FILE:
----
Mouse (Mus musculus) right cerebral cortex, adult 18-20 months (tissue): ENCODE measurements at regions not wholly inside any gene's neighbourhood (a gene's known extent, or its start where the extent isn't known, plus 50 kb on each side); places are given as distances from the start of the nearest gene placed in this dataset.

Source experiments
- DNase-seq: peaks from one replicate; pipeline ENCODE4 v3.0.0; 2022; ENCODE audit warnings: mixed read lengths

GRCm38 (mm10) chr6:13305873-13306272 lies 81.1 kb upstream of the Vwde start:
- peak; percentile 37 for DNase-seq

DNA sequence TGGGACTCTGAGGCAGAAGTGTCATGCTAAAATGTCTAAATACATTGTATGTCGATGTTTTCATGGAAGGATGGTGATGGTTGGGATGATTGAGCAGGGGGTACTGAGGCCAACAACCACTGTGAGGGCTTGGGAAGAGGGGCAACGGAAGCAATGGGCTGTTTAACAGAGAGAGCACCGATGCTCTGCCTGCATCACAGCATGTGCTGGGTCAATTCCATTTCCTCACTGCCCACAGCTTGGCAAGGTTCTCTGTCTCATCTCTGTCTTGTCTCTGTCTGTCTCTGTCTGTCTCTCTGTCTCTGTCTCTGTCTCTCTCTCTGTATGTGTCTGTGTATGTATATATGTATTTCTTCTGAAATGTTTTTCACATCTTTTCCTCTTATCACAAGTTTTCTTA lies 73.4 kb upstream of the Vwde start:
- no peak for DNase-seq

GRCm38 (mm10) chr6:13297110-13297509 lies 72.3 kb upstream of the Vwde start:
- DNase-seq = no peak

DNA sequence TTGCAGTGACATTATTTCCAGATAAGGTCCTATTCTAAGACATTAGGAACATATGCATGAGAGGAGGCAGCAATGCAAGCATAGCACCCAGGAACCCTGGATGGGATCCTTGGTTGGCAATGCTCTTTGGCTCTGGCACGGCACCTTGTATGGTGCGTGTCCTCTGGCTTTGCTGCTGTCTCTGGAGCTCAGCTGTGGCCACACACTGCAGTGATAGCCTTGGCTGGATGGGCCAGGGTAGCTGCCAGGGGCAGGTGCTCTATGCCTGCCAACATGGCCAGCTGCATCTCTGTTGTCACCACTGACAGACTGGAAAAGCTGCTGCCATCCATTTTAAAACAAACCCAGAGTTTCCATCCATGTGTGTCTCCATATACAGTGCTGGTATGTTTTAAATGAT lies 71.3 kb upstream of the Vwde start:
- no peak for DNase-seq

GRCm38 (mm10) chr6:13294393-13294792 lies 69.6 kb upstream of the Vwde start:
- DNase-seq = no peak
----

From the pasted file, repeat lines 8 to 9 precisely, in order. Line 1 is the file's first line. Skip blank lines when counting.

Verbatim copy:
GRCm38 (mm10) chr6:13297110-13297509 lies 72.3 kb upstream of the Vwde start:
- DNase-seq = no peak